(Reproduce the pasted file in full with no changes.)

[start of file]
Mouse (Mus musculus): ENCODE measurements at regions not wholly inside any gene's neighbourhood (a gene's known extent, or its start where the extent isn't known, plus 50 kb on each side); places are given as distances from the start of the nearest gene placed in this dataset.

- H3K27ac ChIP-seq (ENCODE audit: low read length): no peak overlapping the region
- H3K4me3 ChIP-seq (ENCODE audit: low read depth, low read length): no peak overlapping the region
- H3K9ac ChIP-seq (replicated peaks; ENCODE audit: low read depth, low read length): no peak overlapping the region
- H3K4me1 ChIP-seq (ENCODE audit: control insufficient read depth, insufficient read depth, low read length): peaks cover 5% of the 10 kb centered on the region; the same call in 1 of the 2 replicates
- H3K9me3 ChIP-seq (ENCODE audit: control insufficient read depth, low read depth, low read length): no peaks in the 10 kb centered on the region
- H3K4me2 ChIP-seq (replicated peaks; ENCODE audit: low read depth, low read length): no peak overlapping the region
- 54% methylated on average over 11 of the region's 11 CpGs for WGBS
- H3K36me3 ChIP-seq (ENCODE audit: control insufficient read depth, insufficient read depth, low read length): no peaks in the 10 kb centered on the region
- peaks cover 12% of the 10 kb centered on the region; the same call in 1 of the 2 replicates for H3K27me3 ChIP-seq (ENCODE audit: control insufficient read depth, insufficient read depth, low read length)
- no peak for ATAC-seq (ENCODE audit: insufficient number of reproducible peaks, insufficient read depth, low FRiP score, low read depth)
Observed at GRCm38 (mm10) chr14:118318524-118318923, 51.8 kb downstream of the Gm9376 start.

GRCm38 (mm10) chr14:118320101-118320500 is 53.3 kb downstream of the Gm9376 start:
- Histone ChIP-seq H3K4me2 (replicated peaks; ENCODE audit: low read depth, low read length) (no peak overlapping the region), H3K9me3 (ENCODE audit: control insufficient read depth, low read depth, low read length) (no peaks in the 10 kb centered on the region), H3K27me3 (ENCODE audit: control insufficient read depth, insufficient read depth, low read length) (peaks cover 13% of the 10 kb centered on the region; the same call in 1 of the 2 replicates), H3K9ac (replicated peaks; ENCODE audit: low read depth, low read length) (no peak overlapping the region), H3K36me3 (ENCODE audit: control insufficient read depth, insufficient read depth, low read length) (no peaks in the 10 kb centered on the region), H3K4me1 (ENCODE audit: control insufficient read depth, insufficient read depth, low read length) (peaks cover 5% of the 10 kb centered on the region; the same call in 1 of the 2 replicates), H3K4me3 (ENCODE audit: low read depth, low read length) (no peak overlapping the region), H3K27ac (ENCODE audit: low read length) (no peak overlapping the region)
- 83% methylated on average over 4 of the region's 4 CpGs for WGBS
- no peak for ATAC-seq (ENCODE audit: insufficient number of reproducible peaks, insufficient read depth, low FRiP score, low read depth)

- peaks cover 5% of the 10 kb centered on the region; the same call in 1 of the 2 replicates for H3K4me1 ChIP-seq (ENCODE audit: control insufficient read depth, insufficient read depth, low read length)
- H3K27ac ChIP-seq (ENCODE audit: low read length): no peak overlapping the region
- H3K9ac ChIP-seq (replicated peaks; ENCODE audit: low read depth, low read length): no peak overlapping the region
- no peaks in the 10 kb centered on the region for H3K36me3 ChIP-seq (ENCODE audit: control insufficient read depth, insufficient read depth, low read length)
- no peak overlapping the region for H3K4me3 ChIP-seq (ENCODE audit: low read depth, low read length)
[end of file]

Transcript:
Mouse (Mus musculus): ENCODE measurements at regions not wholly inside any gene's neighbourhood (a gene's known extent, or its start where the extent isn't known, plus 50 kb on each side); places are given as distances from the start of the nearest gene placed in this dataset.

- H3K27ac ChIP-seq (ENCODE audit: low read length): no peak overlapping the region
- H3K4me3 ChIP-seq (ENCODE audit: low read depth, low read length): no peak overlapping the region
- H3K9ac ChIP-seq (replicated peaks; ENCODE audit: low read depth, low read length): no peak overlapping the region
- H3K4me1 ChIP-seq (ENCODE audit: control insufficient read depth, insufficient read depth, low read length): peaks cover 5% of the 10 kb centered on the region; the same call in 1 of the 2 replicates
- H3K9me3 ChIP-seq (ENCODE audit: control insufficient read depth, low read depth, low read length): no peaks in the 10 kb centered on the region
- H3K4me2 ChIP-seq (replicated peaks; ENCODE audit: low read depth, low read length): no peak overlapping the region
- 54% methylated on average over 11 of the region's 11 CpGs for WGBS
- H3K36me3 ChIP-seq (ENCODE audit: control insufficient read depth, insufficient read depth, low read length): no peaks in the 10 kb centered on the region
- peaks cover 12% of the 10 kb centered on the region; the same call in 1 of the 2 replicates for H3K27me3 ChIP-seq (ENCODE audit: control insufficient read depth, insufficient read depth, low read length)
- no peak for ATAC-seq (ENCODE audit: insufficient number of reproducible peaks, insufficient read depth, low FRiP score, low read depth)
Observed at GRCm38 (mm10) chr14:118318524-118318923, 51.8 kb downstream of the Gm9376 start.

GRCm38 (mm10) chr14:118320101-118320500 is 53.3 kb downstream of the Gm9376 start:
- Histone ChIP-seq H3K4me2 (replicated peaks; ENCODE audit: low read depth, low read length) (no peak overlapping the region), H3K9me3 (ENCODE audit: control insufficient read depth, low read depth, low read length) (no peaks in the 10 kb centered on the region), H3K27me3 (ENCODE audit: control insufficient read depth, insufficient read depth, low read length) (peaks cover 13% of the 10 kb centered on the region; the same call in 1 of the 2 replicates), H3K9ac (replicated peaks; ENCODE audit: low read depth, low read length) (no peak overlapping the region), H3K36me3 (ENCODE audit: control insufficient read depth, insufficient read depth, low read length) (no peaks in the 10 kb centered on the region), H3K4me1 (ENCODE audit: control insufficient read depth, insufficient read depth, low read length) (peaks cover 5% of the 10 kb centered on the region; the same call in 1 of the 2 replicates), H3K4me3 (ENCODE audit: low read depth, low read length) (no peak overlapping the region), H3K27ac (ENCODE audit: low read length) (no peak overlapping the region)
- 83% methylated on average over 4 of the region's 4 CpGs for WGBS
- no peak for ATAC-seq (ENCODE audit: insufficient number of reproducible peaks, insufficient read depth, low FRiP score, low read depth)

- peaks cover 5% of the 10 kb centered on the region; the same call in 1 of the 2 replicates for H3K4me1 ChIP-seq (ENCODE audit: control insufficient read depth, insufficient read depth, low read length)
- H3K27ac ChIP-seq (ENCODE audit: low read length): no peak overlapping the region
- H3K9ac ChIP-seq (replicated peaks; ENCODE audit: low read depth, low read length): no peak overlapping the region
- no peaks in the 10 kb centered on the region for H3K36me3 ChIP-seq (ENCODE audit: control insufficient read depth, insufficient read depth, low read length)
- no peak overlapping the region for H3K4me3 ChIP-seq (ENCODE audit: low read depth, low read length)